As we all have to “traverse” the temporal in this life, let us not let ourselves become discouraged. The temporal really does have an effect on our spiritual welfare.  If this life has us on the run, let us turn about, like the Continental Army, and face our challenges one battle at a time. Small victories can culminate in winning the war. Setting short-term goals, and then accomplishing them, can do wonders for our souls. A small victory could be refraining from breaking some commandment that we are struggling with for a day, or week.  We are taught to read in the scriptures and pray daily. If we are struggling to do that, perhaps setting a goal of reading and praying for just one week is the best approach. Most of us can accomplish that. Not only will we gain the blessings that naturally come with doing it, we will also feel our hearts rejoice as we accomplish our goal.I really do believe that there is power gained by opening the scriptures on a daily basis.  In so doing we acknowledge the hand of God in our lives.

Some of us face major battles in life each day due to health, financial, or strained families relationships that will not soon go away.   Others face small skirmishes that slowly beat down their souls.  A few of us are in respite, but rest only to fight another day. All of us are battling with changes that need to be made in our private lives. Let us summon the courage to stop running from them. Let us gird up our loins and stop retreating! Let today be the day we turn and cross our private “Delaware”. By so doing our hearts and spirits will be lifted towards victory over our foes!



god be with you

An Anthem To Our Faith!


On October 16,  2007 my older brother died of pancreatic cancer. Not long before he died at the age of 59, I wrote a letter to him. I quote a few lines.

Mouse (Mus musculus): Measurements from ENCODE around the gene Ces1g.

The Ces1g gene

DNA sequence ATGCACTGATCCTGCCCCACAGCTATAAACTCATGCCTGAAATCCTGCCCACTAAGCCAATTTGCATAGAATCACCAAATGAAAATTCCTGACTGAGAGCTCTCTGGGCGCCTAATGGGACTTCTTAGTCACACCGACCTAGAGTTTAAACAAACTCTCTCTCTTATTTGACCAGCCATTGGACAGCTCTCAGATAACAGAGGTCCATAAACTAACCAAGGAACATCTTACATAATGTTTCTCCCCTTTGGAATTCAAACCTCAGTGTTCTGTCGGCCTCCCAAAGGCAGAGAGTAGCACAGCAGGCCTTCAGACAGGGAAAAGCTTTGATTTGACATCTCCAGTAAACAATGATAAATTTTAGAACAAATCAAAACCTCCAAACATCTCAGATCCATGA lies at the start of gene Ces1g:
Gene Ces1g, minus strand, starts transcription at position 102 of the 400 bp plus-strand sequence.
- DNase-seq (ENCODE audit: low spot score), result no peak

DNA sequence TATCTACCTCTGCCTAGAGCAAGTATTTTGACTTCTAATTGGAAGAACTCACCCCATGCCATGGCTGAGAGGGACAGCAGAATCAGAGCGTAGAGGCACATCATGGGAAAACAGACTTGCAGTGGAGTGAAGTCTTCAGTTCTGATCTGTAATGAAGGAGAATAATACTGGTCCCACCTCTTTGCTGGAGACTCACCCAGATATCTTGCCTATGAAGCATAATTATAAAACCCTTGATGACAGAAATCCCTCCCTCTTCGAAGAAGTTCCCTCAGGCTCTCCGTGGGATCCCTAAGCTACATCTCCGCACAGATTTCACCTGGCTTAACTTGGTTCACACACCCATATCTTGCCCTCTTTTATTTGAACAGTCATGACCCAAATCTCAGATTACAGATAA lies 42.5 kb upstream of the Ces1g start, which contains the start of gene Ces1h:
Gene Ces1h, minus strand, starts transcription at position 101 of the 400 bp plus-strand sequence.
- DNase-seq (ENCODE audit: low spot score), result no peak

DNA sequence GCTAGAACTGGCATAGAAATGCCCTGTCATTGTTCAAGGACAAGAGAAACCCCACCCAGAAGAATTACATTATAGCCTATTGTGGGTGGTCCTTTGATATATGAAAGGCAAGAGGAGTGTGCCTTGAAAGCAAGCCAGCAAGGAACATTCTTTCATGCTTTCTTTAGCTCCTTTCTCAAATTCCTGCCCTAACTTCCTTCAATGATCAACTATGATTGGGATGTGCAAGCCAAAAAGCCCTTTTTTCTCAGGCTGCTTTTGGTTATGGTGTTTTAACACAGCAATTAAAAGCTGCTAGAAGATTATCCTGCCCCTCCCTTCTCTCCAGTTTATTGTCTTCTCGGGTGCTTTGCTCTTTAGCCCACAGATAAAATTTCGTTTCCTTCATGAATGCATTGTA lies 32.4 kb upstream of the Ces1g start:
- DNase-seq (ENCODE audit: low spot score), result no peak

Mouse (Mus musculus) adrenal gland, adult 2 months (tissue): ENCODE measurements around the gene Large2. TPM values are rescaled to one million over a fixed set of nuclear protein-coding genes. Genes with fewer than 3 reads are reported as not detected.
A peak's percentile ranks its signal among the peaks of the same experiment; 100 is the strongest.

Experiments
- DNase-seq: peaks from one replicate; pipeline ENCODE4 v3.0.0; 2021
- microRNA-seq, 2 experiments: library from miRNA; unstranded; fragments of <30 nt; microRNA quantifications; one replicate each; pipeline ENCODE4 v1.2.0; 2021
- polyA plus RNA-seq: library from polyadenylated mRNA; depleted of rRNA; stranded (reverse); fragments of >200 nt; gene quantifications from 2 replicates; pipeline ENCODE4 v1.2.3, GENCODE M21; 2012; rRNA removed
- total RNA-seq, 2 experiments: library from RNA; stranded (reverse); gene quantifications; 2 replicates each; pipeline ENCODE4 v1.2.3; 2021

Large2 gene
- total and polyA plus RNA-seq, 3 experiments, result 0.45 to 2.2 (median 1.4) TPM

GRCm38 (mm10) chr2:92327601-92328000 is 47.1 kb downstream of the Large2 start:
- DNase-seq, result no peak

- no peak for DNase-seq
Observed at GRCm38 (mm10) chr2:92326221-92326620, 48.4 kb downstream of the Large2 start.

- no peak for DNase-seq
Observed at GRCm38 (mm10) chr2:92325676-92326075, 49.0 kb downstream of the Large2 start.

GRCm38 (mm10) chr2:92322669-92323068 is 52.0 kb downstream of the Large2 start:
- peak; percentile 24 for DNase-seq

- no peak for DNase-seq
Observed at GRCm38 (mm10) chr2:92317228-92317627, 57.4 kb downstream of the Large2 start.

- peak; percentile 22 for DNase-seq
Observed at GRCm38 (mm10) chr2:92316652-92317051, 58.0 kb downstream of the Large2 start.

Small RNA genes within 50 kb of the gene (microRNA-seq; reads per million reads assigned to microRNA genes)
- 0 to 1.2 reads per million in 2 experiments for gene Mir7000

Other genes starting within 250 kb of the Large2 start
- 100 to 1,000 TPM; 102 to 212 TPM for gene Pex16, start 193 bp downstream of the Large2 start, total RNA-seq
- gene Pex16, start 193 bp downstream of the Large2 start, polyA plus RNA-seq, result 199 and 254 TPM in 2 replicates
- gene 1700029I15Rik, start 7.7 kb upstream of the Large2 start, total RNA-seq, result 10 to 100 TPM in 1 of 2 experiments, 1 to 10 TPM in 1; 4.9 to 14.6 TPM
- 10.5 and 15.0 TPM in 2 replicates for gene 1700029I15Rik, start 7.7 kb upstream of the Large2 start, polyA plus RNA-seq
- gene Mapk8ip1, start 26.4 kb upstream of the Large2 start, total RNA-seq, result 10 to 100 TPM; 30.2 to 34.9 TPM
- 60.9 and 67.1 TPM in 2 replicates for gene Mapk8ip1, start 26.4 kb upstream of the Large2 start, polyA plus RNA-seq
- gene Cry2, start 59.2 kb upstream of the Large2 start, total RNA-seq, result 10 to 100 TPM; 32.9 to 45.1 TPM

“When I think of you I always smile…I guess it’s because every memory I have of you is a positive one…Floods of memories come to mind when I think of our brotherhood over the years. From my earliest memories to now, it has been a great honor and joy to be called your brother.”

I then went on to say:

“I guess more than anything else I can honestly say that I love you…I have memories that will live forever in my mind but most importantly in my heart. I have a strong testimony of the gospel of Jesus Christ and I know that you feel the same. We are brothers forever!

God be with you till we meet again; By his counsels guide, uphold you; With his sheep securely fold you. God be with you till we meet again.

Till we meet, till we meet, Till we meet at Jesus’ feet, Till we meet, till we meet, God be with you till we meet again.  (Hymn 152)

It will be a grand reunion in the hereafter! Till we meet again I will do my best to stay on the straight and narrow so that when my day comes, I will be ready. I love you, always your brother!”

I share these most private of my thoughts with you regarding my deceased brother, because like most of you, I have experienced the pain of losing a loved one. But I have hope and a strong belief that Jesus is the Christ, and that by him all mankind can be saved by obedience to the laws and ordinances of his gospel. That through Him and by Him, our Savior, we can be reunited with our loved ones who have passed through the veil. ‘God Be With You Till We Meet Again’ is not just a hymn we sing. It is an anthem to our faith! We sing it because we believe it!  We sing it as tears fill our eyes!  We sing it because we have hope in a grand reunion! We will continue to sing it till we meet again in our Father’s kingdom!